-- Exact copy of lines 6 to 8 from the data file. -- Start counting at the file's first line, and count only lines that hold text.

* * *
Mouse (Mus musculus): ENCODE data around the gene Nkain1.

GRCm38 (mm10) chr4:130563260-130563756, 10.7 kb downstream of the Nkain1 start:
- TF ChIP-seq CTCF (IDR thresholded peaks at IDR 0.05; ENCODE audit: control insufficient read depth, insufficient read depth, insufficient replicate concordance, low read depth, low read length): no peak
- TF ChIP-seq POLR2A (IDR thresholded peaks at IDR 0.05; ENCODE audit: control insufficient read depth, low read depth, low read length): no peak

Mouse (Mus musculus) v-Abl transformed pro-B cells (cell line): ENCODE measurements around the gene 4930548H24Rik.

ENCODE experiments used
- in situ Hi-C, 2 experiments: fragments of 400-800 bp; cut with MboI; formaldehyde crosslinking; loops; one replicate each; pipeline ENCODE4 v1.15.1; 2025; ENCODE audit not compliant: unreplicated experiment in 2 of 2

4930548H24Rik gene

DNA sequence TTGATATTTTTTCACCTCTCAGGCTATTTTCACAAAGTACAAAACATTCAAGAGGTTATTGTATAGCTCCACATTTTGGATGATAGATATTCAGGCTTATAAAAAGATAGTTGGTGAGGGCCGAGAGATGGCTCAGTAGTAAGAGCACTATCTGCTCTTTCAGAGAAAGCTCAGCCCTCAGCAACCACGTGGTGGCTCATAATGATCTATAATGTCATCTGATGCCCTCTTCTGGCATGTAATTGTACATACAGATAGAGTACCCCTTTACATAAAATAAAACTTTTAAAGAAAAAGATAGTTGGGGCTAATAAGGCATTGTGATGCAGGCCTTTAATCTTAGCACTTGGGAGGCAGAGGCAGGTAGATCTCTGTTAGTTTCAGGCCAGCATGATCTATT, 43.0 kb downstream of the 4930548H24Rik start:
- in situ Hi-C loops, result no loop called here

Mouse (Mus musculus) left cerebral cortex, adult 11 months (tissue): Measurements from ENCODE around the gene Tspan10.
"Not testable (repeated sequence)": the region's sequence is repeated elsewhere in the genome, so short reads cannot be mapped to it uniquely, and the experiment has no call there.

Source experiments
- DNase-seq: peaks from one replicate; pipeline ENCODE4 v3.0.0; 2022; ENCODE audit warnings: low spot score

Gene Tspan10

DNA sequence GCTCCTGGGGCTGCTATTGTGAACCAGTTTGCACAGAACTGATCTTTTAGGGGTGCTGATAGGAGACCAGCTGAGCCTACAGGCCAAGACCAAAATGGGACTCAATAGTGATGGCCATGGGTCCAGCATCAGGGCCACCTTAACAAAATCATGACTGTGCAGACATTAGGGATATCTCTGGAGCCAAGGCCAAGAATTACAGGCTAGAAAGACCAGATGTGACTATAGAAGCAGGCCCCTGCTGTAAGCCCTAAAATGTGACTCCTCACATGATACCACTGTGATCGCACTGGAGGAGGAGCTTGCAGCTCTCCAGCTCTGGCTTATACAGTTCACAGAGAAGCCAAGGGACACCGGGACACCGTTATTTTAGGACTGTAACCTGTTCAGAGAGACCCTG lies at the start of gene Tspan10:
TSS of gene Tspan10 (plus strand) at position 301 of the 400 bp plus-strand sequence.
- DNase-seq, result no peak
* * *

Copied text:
ENCODE experiments used
- in situ Hi-C, 2 experiments: fragments of 400-800 bp; cut with MboI; formaldehyde crosslinking; loops; one replicate each; pipeline ENCODE4 v1.15.1; 2025; ENCODE audit not compliant: unreplicated experiment in 2 of 2

4930548H24Rik gene